Many states allow this brine to be reused on roads for dust control and de-icing. Regulations vary from state to state, but many areas do not require any level of pretreatment before reuse.
Not only does fracking affect water quality, but it also depletes the quantity of available fresh water. Water use per fracking well has increased dramatically in recent years, with each well consuming over 14.3 million gallons of water on average. For more information about increasing fracking water use, clickhere.
In addition to air and water contamination, UOGD operations can also harm soil quality. Harmful chemicals including BTEX chemicals and heavy metals like mercury and lead have contaminated agricultural areas near fracking operations. Exposure can occur from eating produce grown on contaminated soil, or by consuming animals that consumed contaminated feed. These contaminants can also alter the pH and nutrient availability of the soil, resulting in decreased crop production and economic losses. Children are also at high risk of exposure to contaminated soil due to their frequent hand to mouth behavior. Lastly, the practice of frac sand mining can make land reclamation nearly impossible, leaving irreparable damage to the landscape.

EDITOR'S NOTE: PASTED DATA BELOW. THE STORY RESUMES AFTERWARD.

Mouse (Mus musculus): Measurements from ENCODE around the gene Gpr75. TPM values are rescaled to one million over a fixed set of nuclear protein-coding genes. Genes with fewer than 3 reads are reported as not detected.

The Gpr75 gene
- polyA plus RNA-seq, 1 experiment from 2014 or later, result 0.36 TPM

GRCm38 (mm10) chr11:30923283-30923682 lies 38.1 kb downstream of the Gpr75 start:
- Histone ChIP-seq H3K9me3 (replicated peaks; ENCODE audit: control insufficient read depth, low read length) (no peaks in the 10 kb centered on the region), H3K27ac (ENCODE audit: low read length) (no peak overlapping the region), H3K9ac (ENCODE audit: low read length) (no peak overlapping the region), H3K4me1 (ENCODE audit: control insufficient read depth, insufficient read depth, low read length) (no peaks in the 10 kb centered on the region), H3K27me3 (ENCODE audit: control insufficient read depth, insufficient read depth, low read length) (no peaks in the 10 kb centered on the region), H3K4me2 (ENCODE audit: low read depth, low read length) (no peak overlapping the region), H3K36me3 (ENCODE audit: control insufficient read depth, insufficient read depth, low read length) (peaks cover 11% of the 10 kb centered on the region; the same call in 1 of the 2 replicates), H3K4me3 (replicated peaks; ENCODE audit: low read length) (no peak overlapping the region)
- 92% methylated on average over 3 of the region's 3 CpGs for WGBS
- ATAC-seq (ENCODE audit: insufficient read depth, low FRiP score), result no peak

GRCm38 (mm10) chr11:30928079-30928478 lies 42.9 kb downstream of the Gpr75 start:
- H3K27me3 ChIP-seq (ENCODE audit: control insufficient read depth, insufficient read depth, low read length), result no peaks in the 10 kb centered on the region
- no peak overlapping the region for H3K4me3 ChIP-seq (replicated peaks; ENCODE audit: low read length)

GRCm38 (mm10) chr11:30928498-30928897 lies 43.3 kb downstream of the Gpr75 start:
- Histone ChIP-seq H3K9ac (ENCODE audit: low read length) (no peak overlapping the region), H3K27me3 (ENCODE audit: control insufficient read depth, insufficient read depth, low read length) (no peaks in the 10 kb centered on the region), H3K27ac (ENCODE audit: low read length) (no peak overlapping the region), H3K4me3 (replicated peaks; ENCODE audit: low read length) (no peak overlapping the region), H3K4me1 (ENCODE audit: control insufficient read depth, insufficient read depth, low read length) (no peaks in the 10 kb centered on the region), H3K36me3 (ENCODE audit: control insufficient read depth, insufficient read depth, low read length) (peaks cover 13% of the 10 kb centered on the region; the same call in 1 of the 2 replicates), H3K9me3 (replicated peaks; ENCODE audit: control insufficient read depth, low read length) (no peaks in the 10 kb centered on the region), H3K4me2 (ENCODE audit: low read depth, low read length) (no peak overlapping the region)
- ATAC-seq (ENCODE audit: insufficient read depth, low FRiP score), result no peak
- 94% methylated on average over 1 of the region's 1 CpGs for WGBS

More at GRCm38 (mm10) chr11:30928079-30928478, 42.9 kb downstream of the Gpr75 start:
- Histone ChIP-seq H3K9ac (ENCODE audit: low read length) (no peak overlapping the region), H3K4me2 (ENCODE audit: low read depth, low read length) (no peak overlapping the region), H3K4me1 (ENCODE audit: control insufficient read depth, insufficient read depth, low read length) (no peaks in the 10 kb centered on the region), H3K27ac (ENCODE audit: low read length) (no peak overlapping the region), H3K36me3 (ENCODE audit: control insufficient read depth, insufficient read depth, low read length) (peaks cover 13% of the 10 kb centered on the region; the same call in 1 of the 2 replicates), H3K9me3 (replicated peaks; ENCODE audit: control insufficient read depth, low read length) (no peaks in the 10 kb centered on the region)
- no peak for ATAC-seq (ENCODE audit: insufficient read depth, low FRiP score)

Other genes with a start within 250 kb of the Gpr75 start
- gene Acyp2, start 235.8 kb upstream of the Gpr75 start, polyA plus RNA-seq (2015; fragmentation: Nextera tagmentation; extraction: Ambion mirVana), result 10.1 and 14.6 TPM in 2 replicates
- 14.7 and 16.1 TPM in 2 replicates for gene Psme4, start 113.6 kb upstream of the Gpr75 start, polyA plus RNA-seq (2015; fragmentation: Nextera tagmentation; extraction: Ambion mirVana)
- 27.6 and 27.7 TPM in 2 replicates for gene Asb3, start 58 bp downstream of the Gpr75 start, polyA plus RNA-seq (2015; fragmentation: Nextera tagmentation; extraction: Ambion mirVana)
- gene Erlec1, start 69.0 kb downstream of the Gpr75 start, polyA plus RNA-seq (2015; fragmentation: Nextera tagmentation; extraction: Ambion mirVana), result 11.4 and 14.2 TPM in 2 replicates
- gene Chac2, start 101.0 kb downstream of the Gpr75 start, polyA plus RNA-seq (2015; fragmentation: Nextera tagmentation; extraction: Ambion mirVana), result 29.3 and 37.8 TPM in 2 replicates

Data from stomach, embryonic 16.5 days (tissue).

Figure 3. Toledo Refining Company Refinery in Toledo, OH, July 2019. Ted Auch, FracTracker Alliance.
Report Your Environmental and Health Concerns
If you think that your health or environment have been negatively impacted by fracking operations, contact:
For an emergency requiring immediate local police, fire, or emergency medical services, always call 911 first
A Digital Atlas Exploring the Environmental Impacts of a Decade of Unconventional Natural Gas Extraction in the Loyalsock Creek Watershed
Fig. 1. Appalachia Midstream SVC LLC , Cherry Compressor Station in Cherry, Sullivan County, PA. (FLIR camera footage by Earthworks, July 2020)
An Introduction to the Loyalsock Creek Watershed
Nestled in Pennsylvania’s scenic Endless Mountains region, the Loyalsock Creek flows 64 miles from its headwaters in Wyoming County near the Sullivan County line, to a peaceful confluence with the West Branch Susquehanna River at Montoursville, east of Williamsport in Lycoming County. The lively, clear water drains 495 square miles, journeying through thick forests of the Allegheny Plateau over a landscape prized for rugged outdoor recreation, bucolic wooded respites, and quaint villages.
Local place names reflect the Munsee-Lenape, Susquehannock, and Iroquois peoples who called the area home at the time of early colonial settlement. The name Loyalsock stems from the native word Lawi-sahquick, meaning “middle creek.”